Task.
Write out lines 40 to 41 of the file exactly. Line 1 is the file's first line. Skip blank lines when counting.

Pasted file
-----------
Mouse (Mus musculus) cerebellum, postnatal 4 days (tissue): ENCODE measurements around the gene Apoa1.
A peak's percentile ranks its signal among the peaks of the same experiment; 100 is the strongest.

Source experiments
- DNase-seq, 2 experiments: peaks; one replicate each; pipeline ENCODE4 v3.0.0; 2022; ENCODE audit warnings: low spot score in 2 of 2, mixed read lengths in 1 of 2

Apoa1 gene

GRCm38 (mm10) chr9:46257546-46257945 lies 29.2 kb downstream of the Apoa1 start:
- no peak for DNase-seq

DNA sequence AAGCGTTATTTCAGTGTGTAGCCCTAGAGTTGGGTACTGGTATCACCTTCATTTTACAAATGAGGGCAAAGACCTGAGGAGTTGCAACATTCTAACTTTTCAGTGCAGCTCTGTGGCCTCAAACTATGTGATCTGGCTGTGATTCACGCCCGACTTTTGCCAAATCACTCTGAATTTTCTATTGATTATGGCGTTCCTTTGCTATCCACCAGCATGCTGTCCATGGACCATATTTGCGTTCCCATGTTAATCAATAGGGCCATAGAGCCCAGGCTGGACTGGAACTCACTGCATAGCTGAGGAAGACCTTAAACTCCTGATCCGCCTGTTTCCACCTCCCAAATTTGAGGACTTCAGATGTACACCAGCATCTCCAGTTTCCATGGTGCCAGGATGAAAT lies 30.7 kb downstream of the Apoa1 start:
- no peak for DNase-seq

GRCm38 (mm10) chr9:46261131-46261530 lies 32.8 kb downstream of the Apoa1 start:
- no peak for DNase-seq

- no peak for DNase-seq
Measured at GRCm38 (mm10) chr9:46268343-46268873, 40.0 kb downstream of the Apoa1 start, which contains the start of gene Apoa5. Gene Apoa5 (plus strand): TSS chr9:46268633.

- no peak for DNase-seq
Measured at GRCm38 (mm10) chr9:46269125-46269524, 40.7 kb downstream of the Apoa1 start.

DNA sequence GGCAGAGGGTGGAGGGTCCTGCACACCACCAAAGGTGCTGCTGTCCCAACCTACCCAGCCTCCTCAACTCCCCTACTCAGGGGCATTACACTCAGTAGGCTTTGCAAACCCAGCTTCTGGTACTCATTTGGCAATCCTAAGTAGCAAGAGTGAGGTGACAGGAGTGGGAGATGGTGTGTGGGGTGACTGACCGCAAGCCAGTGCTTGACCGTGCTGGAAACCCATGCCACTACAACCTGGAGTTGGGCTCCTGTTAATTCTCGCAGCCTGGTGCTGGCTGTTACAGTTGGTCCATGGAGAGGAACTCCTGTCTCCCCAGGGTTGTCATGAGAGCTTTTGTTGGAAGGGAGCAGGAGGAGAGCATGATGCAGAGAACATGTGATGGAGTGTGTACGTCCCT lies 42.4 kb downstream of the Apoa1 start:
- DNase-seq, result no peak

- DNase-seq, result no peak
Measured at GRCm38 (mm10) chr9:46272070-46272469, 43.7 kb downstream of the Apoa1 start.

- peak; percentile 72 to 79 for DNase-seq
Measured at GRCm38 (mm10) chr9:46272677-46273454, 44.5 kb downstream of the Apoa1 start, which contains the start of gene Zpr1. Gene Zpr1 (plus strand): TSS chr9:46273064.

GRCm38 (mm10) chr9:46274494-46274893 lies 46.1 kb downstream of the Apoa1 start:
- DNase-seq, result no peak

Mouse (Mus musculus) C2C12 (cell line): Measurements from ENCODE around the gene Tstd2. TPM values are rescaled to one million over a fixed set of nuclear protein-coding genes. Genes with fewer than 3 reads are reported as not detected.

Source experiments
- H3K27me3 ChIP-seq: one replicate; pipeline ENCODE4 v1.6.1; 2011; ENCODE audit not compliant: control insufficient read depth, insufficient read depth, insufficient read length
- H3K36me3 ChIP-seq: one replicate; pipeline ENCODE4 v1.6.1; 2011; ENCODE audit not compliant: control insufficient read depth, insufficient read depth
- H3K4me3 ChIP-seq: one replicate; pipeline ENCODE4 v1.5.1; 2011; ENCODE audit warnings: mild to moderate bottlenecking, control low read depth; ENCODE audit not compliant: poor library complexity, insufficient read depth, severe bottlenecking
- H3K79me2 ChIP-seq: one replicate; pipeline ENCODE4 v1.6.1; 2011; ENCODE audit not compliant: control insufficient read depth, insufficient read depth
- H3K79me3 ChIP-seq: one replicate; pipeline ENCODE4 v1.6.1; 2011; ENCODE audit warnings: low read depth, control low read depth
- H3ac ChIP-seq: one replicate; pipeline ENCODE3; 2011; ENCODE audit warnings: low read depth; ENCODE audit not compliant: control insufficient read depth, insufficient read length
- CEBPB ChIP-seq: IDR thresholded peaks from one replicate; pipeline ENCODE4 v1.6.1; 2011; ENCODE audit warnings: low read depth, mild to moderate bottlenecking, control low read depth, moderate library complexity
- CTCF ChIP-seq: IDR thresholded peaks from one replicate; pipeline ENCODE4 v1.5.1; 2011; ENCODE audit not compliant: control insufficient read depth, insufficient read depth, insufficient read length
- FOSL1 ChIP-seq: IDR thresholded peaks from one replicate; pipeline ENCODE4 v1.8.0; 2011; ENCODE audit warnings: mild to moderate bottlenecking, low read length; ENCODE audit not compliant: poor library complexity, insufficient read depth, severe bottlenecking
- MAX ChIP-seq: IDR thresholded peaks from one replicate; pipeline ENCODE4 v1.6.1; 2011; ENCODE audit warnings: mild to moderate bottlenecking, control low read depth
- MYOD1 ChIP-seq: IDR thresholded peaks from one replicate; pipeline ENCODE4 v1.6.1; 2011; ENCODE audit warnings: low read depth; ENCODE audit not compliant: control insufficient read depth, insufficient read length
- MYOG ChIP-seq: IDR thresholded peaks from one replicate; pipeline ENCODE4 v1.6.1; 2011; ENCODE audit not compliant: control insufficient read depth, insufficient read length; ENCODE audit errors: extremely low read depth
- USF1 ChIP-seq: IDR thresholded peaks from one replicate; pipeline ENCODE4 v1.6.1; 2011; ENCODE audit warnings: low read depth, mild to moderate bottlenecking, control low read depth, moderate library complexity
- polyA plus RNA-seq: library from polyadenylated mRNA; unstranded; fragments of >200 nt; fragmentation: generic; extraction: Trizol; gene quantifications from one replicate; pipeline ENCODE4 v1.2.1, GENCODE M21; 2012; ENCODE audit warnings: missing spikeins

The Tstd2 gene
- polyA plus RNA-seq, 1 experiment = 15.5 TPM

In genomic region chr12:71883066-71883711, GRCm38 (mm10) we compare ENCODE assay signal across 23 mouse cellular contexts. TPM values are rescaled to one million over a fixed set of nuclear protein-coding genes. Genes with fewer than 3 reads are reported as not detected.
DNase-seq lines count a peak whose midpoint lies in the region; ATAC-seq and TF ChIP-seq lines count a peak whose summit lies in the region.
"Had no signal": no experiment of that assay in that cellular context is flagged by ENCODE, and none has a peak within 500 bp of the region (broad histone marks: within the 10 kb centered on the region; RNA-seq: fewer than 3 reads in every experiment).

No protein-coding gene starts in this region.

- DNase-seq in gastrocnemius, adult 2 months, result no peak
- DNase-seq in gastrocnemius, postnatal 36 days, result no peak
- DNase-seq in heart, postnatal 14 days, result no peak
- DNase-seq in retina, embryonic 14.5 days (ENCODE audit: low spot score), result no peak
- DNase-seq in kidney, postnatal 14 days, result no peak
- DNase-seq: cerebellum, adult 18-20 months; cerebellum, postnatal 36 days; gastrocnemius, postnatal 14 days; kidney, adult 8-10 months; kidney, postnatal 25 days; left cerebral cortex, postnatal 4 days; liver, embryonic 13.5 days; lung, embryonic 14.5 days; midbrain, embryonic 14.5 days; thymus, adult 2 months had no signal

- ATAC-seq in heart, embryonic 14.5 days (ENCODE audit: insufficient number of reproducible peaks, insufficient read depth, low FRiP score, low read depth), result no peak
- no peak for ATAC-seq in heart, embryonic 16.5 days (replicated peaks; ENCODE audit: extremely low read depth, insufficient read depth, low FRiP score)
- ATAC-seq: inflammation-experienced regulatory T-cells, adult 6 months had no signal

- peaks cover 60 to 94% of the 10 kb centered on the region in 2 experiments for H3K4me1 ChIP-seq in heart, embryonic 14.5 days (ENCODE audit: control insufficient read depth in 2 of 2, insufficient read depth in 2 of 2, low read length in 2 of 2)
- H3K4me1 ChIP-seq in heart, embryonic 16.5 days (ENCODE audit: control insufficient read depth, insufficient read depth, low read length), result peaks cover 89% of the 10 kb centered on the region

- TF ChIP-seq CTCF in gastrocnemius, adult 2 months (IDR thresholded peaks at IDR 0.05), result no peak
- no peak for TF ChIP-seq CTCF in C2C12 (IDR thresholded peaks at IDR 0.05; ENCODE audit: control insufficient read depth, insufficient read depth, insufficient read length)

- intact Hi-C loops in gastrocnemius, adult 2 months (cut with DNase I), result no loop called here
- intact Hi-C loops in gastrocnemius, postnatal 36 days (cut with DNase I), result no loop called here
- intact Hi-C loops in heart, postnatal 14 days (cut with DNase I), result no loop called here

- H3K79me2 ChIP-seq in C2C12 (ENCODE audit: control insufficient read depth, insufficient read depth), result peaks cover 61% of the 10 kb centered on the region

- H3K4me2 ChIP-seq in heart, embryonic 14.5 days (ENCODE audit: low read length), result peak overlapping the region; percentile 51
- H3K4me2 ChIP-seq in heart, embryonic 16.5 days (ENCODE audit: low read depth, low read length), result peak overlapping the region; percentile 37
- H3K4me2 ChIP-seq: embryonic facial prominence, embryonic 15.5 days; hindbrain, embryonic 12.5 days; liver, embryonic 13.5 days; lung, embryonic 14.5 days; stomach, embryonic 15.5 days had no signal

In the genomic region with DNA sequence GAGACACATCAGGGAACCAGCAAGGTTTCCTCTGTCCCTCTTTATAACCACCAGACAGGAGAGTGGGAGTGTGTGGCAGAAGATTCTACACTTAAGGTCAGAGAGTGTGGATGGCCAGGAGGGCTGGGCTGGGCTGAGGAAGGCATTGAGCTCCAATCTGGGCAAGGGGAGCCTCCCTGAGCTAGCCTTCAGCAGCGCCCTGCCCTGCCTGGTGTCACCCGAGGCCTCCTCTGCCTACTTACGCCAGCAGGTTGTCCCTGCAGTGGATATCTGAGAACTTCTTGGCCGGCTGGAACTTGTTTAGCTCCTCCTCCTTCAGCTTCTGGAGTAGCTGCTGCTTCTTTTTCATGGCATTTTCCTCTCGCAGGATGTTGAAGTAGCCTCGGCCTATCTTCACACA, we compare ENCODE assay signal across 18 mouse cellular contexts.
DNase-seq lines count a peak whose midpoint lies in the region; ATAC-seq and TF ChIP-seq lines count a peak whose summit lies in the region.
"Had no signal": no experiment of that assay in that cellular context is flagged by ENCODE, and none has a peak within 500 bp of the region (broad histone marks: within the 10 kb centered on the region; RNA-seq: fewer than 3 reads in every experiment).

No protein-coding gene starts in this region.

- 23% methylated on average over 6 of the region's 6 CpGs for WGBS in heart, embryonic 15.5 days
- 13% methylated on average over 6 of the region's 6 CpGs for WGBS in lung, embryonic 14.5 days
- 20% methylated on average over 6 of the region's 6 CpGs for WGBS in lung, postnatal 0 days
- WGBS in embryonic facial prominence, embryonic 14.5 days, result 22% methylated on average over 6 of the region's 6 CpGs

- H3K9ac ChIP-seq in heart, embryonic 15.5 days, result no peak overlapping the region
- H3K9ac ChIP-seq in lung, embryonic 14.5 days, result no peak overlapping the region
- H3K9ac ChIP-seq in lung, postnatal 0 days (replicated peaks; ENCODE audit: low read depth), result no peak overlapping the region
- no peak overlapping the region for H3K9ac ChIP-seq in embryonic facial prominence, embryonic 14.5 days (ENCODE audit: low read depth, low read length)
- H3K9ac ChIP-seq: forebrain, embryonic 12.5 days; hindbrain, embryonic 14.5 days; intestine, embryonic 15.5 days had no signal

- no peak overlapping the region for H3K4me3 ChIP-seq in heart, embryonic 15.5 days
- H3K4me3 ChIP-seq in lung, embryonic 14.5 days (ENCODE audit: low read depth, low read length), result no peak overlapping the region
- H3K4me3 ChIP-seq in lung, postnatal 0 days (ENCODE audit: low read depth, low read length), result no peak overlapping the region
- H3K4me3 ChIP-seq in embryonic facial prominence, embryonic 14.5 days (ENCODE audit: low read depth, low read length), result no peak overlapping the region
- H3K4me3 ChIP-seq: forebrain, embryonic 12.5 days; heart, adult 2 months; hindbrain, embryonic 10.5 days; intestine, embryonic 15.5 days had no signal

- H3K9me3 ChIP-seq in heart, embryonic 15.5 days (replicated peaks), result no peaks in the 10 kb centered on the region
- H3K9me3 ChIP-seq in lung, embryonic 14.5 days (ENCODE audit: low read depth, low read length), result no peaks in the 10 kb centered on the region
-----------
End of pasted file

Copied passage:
The Tstd2 gene
- polyA plus RNA-seq, 1 experiment = 15.5 TPM